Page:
cocktail, gastronomic, k11 mallPhoto Credit: K11

Moving from Europe to China, a recent report by Luxury Society media partner Jing Daily also delved into how China’s malls are being continually reinvented in both the digital and lifestyle arenas, with everything from new mobile technologies to art exhibitions. While this may not immediately make you jump to a sensory conclusion, consider the fact that when we say sensploration, we’re talking about providing an experience which appeals to all senses, including visual, and an art collection in a shopping center certainly ticks that box.

As Jing Daily explains, “Cultural elements such as art exhibits have been brought into upscale malls to attract a discerning clientele. One of the biggest examples of these is Shanghai’s K11 Art Mall, which features a 3,000-square-meter gallery housing exhibits of works by high-profile artists, including Monet and Dali. In addition, a growing number of luxury retailers is embracing food service, such as Gucci’s new Shanghai restaurant and Vivienne Westwood’s new Shanghai cafe.”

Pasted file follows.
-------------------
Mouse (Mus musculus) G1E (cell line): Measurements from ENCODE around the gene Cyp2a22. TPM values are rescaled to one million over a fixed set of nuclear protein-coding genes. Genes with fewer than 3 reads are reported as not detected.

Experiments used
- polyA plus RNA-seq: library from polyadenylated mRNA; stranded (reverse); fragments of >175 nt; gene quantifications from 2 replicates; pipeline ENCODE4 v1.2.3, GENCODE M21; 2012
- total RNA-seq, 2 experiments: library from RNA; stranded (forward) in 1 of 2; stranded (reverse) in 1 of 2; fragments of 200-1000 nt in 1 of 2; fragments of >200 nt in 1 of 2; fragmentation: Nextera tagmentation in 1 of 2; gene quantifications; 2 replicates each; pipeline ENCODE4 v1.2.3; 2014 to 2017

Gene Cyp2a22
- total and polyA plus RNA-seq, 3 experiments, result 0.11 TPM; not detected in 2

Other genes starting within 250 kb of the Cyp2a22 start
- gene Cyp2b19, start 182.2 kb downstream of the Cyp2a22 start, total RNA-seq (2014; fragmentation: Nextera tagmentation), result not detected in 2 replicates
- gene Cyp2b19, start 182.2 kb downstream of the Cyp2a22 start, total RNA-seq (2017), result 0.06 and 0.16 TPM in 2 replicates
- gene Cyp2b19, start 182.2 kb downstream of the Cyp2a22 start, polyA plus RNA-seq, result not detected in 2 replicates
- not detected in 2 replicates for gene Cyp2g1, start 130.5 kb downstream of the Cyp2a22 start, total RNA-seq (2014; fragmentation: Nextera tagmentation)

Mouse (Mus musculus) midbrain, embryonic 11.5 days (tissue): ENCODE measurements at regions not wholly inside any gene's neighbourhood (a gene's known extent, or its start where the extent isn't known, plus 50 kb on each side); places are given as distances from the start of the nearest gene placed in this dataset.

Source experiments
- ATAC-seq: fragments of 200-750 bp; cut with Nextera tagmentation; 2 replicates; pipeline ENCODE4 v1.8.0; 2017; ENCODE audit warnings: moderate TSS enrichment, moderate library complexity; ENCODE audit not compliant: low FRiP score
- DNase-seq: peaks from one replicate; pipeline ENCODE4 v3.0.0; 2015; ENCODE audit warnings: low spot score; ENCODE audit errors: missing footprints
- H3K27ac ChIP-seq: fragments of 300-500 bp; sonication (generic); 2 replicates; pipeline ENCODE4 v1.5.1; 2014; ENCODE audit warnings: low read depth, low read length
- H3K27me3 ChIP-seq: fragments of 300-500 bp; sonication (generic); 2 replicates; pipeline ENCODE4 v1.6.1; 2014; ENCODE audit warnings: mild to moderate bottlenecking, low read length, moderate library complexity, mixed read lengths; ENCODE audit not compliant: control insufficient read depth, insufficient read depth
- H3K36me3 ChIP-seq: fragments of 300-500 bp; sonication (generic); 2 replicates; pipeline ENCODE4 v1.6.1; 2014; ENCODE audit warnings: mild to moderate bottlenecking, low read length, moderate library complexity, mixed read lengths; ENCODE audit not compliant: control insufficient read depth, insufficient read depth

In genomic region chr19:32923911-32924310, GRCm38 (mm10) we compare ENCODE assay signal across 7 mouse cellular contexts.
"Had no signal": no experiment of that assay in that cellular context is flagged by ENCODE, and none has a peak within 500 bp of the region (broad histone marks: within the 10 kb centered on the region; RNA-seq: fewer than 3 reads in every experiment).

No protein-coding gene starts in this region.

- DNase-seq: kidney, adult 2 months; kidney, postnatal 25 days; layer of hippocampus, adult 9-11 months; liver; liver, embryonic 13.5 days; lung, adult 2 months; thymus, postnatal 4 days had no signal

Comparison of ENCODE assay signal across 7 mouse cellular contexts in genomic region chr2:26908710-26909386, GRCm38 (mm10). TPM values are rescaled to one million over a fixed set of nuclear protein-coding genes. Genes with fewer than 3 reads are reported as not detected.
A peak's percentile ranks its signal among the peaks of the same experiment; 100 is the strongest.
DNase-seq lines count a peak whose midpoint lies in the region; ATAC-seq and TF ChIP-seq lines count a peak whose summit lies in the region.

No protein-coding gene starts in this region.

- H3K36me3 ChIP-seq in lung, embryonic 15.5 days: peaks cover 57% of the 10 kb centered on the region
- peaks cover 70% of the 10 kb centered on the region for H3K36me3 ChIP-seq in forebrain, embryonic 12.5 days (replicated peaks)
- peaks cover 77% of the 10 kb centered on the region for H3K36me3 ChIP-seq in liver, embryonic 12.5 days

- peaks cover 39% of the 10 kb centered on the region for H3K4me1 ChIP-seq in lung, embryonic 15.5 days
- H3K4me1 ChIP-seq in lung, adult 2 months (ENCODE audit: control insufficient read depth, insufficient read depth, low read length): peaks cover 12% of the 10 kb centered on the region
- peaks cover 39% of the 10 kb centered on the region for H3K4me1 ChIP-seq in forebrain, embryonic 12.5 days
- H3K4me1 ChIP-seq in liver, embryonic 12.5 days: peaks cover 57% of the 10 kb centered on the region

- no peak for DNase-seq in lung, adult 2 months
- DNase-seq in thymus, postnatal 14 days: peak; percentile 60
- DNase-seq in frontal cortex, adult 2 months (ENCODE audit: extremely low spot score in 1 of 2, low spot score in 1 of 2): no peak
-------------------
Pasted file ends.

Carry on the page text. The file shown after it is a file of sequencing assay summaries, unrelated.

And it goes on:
The point we’re pushing here is that you need to excite your customers, whether that is through sensploration or EX-ploration of new techniques, innovative product, exciting marketing and media channels and overall, experiences which surprise and delight. For the luxury sector, your job is made a little harder, because the bar is a lot higher. But hey, who doesn’t like a challenge? Go for it. Surprise us. We wait with bated breath.